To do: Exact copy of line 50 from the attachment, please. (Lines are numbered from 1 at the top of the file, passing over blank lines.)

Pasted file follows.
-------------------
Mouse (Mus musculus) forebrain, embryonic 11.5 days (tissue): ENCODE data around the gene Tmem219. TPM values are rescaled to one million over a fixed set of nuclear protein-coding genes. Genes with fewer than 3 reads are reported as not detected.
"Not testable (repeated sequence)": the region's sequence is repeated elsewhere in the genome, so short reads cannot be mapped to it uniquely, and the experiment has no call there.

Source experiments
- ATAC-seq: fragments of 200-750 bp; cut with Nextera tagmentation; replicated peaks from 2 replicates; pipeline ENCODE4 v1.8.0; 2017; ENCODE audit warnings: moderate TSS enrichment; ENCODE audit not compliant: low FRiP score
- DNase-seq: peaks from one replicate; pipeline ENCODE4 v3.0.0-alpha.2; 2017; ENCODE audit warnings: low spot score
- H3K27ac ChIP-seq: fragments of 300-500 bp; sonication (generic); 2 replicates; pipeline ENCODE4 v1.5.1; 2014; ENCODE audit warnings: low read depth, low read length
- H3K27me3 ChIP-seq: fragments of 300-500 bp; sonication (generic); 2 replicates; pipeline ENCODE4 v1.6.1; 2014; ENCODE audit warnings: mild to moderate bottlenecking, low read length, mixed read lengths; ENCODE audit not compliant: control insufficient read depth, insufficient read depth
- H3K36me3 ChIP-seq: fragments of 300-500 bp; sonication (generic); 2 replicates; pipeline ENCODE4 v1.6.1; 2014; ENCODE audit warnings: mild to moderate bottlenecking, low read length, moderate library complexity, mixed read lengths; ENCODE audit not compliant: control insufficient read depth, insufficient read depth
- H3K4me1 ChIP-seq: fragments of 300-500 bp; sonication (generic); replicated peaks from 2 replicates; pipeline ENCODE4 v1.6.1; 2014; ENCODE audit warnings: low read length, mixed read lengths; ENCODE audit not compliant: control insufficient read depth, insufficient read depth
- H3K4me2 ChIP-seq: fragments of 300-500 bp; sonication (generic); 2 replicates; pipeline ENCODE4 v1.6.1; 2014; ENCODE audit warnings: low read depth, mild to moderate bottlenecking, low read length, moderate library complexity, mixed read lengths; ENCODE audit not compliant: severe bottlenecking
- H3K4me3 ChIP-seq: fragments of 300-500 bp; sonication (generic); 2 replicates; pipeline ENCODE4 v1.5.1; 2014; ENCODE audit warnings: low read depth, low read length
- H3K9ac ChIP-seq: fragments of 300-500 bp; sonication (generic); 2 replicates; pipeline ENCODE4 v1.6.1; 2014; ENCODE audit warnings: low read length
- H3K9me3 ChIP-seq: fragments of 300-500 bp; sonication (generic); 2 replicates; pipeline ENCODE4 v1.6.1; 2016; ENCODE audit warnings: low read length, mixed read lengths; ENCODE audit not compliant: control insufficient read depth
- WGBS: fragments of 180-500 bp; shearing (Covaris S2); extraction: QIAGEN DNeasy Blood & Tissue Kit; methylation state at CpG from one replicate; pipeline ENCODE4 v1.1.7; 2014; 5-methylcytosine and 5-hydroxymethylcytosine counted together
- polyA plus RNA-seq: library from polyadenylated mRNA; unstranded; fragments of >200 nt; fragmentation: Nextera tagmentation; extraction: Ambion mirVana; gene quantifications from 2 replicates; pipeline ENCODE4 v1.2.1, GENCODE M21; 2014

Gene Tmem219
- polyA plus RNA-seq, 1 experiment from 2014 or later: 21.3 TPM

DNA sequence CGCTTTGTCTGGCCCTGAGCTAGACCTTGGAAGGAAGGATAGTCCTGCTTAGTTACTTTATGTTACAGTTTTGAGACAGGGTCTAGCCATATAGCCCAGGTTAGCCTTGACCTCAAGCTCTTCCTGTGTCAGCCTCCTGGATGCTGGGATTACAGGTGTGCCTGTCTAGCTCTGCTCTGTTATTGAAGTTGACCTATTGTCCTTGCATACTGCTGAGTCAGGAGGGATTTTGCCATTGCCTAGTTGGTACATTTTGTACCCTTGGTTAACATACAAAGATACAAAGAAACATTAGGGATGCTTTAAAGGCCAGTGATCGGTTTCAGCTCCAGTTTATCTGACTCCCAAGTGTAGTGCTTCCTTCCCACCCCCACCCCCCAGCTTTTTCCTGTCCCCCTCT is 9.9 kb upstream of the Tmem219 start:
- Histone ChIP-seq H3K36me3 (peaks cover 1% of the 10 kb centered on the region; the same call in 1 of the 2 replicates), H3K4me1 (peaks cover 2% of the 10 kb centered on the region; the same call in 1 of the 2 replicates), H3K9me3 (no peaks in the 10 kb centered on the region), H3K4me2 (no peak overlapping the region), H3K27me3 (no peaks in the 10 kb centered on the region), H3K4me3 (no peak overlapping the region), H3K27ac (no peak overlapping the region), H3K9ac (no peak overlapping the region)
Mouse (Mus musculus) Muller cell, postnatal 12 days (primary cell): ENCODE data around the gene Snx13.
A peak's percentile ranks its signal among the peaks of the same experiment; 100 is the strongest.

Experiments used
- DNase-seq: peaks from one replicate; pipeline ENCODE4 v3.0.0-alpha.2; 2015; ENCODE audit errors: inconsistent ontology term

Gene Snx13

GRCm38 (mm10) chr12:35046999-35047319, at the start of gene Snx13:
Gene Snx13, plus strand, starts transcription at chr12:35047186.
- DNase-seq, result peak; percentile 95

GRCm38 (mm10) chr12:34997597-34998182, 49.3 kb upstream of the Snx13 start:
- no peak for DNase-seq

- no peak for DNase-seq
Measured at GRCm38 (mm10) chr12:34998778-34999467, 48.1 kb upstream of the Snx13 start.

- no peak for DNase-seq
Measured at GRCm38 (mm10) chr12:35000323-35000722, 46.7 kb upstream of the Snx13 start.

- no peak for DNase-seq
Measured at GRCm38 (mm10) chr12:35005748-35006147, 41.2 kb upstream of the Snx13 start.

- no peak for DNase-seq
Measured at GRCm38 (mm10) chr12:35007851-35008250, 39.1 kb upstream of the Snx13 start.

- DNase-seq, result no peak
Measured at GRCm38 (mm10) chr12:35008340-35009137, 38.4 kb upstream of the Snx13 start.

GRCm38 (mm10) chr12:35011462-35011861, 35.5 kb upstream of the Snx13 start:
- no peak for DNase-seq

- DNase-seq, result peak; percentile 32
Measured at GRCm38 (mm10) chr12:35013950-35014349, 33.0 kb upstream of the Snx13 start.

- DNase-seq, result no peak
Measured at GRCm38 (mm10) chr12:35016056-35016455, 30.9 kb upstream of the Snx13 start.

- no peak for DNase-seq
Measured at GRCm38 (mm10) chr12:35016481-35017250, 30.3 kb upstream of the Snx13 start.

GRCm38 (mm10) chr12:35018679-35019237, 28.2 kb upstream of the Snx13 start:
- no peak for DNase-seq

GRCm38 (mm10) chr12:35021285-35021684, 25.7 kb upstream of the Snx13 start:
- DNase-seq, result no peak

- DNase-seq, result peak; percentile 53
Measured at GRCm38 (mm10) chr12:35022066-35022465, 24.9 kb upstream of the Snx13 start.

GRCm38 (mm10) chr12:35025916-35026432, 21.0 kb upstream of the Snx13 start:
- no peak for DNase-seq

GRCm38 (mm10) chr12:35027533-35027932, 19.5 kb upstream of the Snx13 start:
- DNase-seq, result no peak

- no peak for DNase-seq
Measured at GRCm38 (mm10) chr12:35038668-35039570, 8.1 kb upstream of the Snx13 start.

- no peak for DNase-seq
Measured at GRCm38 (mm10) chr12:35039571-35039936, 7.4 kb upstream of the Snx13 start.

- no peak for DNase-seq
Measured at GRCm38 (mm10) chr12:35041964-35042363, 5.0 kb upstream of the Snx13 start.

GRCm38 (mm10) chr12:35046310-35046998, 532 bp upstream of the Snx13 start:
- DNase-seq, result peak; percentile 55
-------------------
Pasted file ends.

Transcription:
GRCm38 (mm10) chr12:35021285-35021684, 25.7 kb upstream of the Snx13 start: